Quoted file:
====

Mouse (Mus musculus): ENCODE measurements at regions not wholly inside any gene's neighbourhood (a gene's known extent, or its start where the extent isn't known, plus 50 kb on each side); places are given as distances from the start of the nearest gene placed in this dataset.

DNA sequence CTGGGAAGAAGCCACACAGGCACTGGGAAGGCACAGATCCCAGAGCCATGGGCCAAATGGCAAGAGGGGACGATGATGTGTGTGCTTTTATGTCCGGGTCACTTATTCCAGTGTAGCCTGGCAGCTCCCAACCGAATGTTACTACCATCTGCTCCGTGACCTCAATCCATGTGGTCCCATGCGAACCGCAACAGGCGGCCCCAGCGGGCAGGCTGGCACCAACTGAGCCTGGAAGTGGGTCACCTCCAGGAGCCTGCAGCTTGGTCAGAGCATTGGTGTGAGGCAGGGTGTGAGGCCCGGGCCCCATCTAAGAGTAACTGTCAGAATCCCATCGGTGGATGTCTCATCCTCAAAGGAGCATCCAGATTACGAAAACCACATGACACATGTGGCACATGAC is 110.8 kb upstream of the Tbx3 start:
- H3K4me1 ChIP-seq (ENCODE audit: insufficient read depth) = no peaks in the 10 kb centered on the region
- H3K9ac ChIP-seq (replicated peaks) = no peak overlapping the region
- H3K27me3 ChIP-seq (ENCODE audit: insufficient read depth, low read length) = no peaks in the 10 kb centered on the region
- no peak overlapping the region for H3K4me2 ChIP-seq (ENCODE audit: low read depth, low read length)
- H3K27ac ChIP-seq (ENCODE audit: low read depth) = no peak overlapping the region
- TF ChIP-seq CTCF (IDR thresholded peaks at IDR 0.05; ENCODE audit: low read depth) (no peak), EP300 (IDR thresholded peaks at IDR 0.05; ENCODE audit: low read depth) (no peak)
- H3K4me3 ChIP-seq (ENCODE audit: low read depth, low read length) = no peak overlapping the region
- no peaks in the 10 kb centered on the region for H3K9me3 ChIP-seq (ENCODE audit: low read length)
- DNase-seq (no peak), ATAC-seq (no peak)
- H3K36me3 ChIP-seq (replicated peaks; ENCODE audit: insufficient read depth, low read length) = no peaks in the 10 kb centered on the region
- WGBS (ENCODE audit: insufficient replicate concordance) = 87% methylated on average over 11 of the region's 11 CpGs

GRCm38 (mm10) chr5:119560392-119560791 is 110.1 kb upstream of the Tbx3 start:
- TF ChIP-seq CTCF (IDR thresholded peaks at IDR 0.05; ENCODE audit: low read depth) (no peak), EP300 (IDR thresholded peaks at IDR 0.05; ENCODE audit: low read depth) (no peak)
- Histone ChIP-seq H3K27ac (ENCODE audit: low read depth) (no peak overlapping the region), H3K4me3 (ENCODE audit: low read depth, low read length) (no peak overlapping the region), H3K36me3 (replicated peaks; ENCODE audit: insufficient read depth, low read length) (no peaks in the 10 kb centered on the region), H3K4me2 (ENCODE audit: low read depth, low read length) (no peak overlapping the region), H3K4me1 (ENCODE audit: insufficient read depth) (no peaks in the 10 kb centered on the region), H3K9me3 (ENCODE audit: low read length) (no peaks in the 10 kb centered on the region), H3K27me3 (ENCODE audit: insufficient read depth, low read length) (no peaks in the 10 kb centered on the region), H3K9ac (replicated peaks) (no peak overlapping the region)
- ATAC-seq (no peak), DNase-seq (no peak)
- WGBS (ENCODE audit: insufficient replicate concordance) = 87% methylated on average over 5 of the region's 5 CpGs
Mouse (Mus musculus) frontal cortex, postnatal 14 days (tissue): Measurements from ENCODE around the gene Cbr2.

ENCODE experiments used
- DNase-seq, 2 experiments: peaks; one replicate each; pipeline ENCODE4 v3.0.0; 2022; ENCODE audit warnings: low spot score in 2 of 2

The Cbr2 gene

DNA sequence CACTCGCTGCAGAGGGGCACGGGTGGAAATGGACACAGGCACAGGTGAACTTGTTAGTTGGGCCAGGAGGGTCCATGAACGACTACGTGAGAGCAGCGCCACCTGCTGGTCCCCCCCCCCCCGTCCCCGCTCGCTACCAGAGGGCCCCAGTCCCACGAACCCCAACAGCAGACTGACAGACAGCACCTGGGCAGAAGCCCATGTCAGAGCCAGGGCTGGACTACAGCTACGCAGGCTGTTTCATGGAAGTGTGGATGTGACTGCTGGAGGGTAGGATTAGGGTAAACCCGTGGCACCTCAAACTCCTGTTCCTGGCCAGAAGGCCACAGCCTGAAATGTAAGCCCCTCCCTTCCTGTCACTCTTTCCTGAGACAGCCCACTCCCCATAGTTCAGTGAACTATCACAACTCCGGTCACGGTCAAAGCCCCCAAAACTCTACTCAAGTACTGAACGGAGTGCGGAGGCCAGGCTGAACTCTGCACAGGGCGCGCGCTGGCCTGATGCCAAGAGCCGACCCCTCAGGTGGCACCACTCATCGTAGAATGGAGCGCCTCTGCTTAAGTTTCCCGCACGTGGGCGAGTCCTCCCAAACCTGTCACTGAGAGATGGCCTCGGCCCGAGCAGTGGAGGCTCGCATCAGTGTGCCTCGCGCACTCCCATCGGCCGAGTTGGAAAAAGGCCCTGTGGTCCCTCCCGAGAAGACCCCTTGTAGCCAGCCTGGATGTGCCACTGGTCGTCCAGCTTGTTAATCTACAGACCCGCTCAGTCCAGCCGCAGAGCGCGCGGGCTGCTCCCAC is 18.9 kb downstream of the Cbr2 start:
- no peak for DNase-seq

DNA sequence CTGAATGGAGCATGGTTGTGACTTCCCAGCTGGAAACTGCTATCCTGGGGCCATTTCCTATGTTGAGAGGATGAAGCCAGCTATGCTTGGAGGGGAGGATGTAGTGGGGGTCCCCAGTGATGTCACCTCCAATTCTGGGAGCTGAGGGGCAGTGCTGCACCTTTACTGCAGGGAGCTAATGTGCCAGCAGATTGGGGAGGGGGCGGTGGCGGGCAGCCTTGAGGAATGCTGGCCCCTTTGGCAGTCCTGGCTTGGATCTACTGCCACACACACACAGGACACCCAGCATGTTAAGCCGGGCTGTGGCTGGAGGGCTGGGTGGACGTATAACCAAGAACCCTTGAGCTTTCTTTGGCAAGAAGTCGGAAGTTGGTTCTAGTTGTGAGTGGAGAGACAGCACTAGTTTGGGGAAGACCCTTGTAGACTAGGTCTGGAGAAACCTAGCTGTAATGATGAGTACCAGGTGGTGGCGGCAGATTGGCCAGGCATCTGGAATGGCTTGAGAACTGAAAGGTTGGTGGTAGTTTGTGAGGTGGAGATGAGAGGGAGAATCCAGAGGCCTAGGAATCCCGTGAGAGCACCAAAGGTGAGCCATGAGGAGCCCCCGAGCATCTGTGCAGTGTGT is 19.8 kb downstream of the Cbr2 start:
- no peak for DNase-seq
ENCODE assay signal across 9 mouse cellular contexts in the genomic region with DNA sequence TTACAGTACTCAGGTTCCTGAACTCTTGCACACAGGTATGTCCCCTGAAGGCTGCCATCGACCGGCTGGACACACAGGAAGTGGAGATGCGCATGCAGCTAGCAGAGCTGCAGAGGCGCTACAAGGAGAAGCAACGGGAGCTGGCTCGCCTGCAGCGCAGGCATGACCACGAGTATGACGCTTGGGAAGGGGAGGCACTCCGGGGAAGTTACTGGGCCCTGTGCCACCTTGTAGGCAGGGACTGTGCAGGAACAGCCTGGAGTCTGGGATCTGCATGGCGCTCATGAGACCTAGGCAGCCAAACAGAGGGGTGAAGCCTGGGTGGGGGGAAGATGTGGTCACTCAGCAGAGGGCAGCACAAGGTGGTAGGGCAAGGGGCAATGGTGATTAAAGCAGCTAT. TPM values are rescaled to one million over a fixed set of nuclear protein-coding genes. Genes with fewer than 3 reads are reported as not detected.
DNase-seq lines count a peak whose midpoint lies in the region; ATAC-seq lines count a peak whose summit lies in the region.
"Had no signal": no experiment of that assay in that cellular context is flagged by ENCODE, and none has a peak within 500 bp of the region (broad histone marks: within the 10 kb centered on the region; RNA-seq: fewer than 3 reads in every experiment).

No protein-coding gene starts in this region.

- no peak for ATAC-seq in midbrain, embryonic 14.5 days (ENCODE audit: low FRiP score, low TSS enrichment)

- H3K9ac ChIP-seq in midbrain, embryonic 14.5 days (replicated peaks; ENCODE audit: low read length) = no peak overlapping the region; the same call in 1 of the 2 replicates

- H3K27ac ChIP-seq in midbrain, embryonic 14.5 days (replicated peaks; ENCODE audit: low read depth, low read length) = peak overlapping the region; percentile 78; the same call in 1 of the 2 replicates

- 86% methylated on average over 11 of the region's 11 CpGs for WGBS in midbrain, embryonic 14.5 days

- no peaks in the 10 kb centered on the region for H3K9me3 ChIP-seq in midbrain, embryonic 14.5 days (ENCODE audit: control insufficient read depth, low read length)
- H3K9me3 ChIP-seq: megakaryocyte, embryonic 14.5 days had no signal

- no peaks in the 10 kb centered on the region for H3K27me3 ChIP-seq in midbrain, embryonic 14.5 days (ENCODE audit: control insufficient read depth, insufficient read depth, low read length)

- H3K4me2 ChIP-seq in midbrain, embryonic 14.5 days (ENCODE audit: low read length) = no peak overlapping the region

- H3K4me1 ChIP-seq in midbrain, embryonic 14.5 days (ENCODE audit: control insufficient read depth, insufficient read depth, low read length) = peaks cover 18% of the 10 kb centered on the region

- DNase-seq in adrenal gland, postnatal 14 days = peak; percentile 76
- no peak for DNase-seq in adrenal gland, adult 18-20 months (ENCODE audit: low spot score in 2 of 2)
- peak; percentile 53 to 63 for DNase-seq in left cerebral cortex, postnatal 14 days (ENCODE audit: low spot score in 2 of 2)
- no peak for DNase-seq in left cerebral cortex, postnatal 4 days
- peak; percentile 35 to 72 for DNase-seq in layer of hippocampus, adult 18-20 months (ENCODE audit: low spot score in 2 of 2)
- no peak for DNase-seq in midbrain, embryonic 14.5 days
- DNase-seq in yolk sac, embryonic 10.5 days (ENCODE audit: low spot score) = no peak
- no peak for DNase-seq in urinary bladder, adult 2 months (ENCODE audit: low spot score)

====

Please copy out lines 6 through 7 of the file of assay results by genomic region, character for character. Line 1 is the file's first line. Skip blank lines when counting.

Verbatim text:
- no peak overlapping the region for H3K4me2 ChIP-seq (ENCODE audit: low read depth, low read length)
- H3K27ac ChIP-seq (ENCODE audit: low read depth) = no peak overlapping the region